From its stately red-brick campus on the bluffs above the
Wabash River, Purdue University not only touches Lafayette
and West Lafayette, but also Indiana, the nation, and the
world with a vast spectrum of learning, discovery, and engagement.
As an educational, athletic, and entertainment magnet for
the northwest quarter of Indiana, Purdue draws hundreds of
thousands of people to the campus and community every year
for conferences, workshops, games, and events.
Visitors also enjoy simply strolling across the well-tended
campus with its welcoming green spaces — Purdue Mall,
Founders Park, Academy Park, and Memorial Mall. Spectacular
fountains on Purdue Mall and in Founders Park are a treat
for students and community residents alike. On Memorial Mall,
founding benefactor John Purdue is buried in front of University
Hall, the oldest building on campus.
With its academic and residential campuses, two golf courses,
recreational areas, and Horticulture Park, the West Lafayette
campus covers more than 2,300 acres with 159 principal
buildings and 377 total buildings.
Every day, Purdue fulfills its mission to the people of
Indiana. Whether through the Cooperative Extension Service
offices it operates in all 92 counties, the eight agricultural
research centers that cover the state, or the range of engagement
and service programs, Purdue helps teachers, farmers, manufacturers,
and business people do their jobs better and work smarter.
The sheer size of the Purdue enterprise makes it an economic
dynamo, with an estimated annual impact of more than $2.5 billion
on Indiana's economy. More than 18,200 people work
at Purdue campuses and facilities statewide, making the University
one of the state's largest employers. In West Lafayette,
Purdue employs almost 15,000 faculty and staff, by far
the community's largest employer with the greatest
impact. From residents' paychecks to student spending
and capital expenditures, Purdue has an estimated annual
impact on Tippecanoe County of more than $1.8 billion.
of the 25 largest universities in the nation, Purdue enjoys
worldwide acclaim for the quality of its teaching and research
in a wide range of fields. On the West Lafayette campus alone,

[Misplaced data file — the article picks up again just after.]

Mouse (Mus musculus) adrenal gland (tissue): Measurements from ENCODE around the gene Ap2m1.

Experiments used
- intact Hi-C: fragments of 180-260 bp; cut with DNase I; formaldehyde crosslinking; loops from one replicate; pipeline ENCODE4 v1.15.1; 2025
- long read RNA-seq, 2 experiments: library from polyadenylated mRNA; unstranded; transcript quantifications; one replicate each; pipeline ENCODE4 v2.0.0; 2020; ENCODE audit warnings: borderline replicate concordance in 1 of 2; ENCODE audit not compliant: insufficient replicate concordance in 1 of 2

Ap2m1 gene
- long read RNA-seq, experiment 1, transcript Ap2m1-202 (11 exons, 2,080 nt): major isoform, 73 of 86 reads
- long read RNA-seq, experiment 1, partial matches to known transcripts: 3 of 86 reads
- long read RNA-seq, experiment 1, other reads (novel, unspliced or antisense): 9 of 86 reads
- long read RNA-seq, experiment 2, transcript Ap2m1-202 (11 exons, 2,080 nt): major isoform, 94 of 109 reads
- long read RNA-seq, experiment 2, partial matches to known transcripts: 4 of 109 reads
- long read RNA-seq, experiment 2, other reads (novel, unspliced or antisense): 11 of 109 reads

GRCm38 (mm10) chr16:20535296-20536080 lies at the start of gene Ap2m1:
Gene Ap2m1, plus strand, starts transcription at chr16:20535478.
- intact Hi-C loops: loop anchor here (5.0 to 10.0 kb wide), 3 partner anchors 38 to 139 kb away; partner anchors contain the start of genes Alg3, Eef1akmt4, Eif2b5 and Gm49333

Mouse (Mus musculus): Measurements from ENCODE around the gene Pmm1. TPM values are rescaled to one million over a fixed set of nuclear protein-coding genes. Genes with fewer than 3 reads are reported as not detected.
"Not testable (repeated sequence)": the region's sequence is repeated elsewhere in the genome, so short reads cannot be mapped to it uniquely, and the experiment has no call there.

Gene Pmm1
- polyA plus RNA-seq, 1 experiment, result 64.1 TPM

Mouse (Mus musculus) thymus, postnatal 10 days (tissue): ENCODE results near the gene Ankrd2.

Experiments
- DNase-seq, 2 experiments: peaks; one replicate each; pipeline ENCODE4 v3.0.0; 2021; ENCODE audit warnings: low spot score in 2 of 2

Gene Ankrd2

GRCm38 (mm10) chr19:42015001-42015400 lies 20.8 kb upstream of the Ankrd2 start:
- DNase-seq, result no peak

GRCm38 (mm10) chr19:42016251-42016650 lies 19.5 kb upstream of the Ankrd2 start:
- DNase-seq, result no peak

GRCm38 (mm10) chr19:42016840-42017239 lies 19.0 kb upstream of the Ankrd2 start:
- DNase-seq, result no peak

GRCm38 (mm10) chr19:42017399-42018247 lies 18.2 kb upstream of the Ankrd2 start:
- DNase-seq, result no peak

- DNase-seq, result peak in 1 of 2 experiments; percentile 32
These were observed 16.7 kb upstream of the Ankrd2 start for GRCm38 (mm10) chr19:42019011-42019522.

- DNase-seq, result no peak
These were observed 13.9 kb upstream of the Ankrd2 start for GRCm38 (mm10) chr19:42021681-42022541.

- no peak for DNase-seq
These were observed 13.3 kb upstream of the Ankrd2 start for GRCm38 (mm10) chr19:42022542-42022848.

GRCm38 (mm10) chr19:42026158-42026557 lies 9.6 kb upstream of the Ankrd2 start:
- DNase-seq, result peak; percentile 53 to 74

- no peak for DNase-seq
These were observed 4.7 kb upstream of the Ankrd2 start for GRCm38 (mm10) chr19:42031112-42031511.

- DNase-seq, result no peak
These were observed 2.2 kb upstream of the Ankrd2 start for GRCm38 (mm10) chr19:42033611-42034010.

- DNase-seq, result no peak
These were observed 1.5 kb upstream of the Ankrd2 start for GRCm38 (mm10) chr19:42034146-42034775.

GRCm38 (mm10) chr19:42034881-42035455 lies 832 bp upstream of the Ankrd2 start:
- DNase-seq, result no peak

the University offers some 5,300 courses in more than 350
specializations, organized through 12 undergraduate colleges/schools
and the Graduate School. Approximately 38,700
students are enrolled at the West Lafayette campus, while
some 30,000 others pursue degree work at four regional campuses
and seven Statewide Technology sites. Its graduates — including
more than 384,000 living alumni around the globe — have explored the surface
of the moon, quarterbacked Super Bowl championship teams, excelled in a range of corporate, educational,
technical, and scientific pursuits, and even received a Nobel
That's a far cry from 1869, when Purdue was created amid the promise
of a bold new vision for American public higher education. The University is
Indiana's link among the nation's land-grant universities, tracing
its roots to the Morrill Act of 1862. In the Morrill Act, the federal government
offered to turn over public lands to any state that would use the proceeds
from their sale to maintain a college to teach agriculture and the mechanic
arts. In 1865, the Indiana General Assembly voted to participate in this new "land-grant" concept
and took steps to establish such an institution. Four years of wrangling ensued
about just where the new college would be located in the state. That issue
finally was settled on May 6, 1869, when the Legislature decided to locate
the new institution in what would become West Lafayette, accepting a donation
of 100 acres of land from local citizens and funds primarily from Lafayette
entrepreneur John Purdue. In appreciation of his gift, Indiana legislators
named the institution Purdue University.
Its earliest days were filled with the trials and uncertainties of creating
a university from the ground up. It took five years to develop courses, hire
faculty, and build a modest cluster of brick buildings on what used to be
fields and pastures, and where Kickapoo braves had stalked game long ago. On
September 16, 1874, six instructors welcomed 39 students to
the first day of classes — and the institution came to life, forever
changing the face of the Lafayette-West Lafayette area and the lives of the
people the University serves.
Purdue continues to grow and improve every day as it strives for preeminence.
Nearly $600,000,000 worth of new construction and
renovation is under way or scheduled to occur during the first five years
of the new millennium. Foremost is the development of Discovery Park, where
Purdue expects to become a world leader in nanotechnology and
Visitors to the campus are invited to begin with a stop at the Visitor
Information Center, 504 Northwestern Ave., or its information desk near
the Great Hall on the main floor of Purdue Memorial Union, at the corner
of State and Grant streets.